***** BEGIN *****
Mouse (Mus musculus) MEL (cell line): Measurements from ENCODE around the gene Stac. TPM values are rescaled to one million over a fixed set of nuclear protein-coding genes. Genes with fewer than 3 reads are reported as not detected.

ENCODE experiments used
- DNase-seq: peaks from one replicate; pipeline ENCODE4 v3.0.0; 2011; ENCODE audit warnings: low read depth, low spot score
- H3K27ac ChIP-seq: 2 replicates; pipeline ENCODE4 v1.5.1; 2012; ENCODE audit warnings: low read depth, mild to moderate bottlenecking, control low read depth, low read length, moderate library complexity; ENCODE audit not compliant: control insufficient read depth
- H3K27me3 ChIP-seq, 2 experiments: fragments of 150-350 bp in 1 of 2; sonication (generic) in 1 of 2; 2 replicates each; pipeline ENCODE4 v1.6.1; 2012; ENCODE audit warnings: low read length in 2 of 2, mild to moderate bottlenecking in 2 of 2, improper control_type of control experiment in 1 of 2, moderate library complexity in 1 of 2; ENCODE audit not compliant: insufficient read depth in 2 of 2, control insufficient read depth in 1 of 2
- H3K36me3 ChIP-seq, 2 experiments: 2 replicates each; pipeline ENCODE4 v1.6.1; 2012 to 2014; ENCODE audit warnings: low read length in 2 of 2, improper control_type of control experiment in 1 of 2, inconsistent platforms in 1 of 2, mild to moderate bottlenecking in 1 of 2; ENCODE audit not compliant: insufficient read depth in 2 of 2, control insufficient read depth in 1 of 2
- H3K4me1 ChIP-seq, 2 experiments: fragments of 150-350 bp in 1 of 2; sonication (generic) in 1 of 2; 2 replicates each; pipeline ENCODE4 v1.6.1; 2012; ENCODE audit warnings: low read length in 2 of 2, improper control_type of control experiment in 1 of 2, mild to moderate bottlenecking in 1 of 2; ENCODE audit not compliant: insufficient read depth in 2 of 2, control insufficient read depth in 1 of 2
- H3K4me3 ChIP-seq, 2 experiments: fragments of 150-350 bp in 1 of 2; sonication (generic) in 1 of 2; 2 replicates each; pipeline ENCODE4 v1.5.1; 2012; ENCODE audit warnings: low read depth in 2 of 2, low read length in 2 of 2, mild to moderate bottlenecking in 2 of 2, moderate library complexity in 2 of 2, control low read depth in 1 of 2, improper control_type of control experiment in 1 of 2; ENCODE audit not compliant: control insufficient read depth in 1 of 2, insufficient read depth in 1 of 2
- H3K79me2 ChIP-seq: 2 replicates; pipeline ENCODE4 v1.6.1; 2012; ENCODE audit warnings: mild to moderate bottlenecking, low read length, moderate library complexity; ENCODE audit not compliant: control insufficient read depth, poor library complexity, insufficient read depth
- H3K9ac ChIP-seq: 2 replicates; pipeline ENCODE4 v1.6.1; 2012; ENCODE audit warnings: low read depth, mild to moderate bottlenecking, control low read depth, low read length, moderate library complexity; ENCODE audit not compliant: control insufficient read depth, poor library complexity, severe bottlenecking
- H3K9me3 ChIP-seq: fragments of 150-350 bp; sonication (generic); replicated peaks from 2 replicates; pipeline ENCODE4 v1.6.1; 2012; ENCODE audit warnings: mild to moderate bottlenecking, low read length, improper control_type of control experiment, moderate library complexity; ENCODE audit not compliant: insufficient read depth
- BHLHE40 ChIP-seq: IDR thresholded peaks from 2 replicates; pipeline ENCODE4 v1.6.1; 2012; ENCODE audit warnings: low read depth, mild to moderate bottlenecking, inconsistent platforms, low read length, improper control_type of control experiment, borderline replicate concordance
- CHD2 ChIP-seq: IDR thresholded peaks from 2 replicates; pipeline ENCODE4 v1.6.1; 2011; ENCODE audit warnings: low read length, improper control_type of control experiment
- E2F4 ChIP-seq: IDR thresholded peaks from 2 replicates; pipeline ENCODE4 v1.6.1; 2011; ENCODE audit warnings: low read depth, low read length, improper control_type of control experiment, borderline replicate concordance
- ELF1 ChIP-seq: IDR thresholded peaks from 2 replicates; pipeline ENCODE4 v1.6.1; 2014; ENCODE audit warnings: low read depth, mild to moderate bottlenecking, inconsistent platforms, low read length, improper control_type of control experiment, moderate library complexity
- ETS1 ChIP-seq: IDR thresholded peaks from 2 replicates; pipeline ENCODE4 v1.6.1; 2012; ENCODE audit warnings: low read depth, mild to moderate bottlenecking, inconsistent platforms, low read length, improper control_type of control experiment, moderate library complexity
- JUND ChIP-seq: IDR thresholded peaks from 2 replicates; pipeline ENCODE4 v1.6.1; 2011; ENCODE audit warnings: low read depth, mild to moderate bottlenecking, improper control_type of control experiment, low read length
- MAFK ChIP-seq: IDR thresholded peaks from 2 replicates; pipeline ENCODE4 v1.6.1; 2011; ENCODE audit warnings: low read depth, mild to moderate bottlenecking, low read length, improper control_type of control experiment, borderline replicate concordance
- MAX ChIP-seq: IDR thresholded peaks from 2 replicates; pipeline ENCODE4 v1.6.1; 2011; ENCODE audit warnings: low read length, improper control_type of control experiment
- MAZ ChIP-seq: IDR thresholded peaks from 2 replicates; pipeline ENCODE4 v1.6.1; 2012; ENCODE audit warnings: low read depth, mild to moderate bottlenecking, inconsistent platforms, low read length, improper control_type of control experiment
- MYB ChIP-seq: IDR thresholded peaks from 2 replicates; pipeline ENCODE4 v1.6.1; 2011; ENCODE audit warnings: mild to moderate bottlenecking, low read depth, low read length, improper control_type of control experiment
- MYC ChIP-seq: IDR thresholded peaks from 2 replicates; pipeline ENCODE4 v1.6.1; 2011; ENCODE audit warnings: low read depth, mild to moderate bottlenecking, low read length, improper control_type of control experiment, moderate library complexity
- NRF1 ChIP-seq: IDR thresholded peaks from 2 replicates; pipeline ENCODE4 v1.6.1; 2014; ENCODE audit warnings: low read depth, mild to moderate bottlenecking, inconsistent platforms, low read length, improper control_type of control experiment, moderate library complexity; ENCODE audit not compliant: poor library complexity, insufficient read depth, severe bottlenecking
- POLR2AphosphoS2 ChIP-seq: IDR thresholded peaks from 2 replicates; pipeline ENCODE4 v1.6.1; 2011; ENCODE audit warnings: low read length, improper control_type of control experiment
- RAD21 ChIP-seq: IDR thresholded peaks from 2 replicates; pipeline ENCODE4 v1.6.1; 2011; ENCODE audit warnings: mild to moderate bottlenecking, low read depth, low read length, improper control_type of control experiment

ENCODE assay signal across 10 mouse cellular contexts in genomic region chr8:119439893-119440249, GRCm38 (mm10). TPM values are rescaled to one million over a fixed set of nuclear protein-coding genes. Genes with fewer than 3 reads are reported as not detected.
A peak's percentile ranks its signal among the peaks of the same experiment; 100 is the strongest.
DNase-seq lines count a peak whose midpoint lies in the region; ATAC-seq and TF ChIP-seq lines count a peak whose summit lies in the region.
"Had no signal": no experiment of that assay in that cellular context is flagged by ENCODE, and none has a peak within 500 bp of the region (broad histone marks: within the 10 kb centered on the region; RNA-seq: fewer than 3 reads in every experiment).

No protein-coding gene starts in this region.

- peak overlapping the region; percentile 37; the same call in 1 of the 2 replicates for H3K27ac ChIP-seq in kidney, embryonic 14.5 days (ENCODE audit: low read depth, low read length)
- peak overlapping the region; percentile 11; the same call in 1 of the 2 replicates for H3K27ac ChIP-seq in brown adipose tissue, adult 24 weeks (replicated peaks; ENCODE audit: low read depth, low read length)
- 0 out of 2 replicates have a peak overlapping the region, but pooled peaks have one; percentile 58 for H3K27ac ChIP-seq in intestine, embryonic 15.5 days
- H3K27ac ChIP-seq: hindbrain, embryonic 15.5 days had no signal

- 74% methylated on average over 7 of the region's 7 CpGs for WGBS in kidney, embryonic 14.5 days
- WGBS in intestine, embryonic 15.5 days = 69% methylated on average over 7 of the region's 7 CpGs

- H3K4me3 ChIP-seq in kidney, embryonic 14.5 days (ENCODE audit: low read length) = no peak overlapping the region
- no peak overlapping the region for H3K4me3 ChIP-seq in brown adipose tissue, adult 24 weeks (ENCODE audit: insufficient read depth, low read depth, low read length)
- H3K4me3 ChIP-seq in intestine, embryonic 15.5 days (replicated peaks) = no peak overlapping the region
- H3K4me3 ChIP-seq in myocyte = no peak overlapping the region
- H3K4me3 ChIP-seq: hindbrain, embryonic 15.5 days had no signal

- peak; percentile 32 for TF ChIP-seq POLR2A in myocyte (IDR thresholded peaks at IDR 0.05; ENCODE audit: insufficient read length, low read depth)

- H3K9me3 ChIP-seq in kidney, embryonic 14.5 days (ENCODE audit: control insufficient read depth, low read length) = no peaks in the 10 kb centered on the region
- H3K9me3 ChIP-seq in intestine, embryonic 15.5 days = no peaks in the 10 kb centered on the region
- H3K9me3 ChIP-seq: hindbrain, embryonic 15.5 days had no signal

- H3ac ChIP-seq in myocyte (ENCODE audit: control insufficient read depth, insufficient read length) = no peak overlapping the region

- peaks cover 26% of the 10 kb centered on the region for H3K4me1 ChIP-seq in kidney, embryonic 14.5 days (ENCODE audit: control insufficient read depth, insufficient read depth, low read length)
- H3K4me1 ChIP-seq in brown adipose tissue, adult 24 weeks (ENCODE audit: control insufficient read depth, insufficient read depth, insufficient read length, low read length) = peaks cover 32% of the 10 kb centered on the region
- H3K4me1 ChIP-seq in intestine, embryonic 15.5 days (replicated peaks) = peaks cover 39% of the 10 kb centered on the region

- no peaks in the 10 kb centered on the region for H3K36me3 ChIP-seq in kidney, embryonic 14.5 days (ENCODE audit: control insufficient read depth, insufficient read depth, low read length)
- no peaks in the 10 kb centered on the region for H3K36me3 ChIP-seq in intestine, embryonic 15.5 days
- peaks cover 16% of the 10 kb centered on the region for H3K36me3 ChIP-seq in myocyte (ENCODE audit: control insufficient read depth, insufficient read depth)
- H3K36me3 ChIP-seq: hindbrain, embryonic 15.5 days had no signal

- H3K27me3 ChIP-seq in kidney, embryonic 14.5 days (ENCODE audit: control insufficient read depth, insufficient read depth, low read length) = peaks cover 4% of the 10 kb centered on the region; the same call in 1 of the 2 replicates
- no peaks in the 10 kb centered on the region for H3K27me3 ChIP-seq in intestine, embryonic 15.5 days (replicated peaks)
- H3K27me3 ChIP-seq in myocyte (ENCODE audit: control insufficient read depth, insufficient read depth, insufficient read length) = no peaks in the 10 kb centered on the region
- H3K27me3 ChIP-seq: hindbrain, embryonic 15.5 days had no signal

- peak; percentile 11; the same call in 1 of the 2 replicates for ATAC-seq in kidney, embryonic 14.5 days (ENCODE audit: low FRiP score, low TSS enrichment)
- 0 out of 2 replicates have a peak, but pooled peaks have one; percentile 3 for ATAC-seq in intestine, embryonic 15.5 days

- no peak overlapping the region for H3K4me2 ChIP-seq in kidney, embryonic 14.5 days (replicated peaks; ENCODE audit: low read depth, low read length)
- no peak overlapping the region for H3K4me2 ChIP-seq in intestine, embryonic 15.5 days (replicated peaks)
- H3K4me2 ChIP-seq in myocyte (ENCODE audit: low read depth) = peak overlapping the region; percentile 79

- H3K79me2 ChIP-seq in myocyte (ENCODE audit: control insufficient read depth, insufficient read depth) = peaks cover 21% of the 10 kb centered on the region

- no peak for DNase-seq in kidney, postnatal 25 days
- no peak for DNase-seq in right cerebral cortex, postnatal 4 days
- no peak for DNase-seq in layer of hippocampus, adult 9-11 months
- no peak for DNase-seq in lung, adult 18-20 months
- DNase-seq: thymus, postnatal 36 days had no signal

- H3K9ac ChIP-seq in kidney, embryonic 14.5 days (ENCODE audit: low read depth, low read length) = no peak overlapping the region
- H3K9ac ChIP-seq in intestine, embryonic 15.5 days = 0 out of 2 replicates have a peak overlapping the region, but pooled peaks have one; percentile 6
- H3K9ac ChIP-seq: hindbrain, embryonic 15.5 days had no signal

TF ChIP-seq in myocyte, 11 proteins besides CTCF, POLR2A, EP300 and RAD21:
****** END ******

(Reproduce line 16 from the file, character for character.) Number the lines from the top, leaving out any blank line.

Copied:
- ETS1 ChIP-seq: IDR thresholded peaks from 2 replicates; pipeline ENCODE4 v1.6.1; 2012; ENCODE audit warnings: low read depth, mild to moderate bottlenecking, inconsistent platforms, low read length, improper control_type of control experiment, moderate library complexity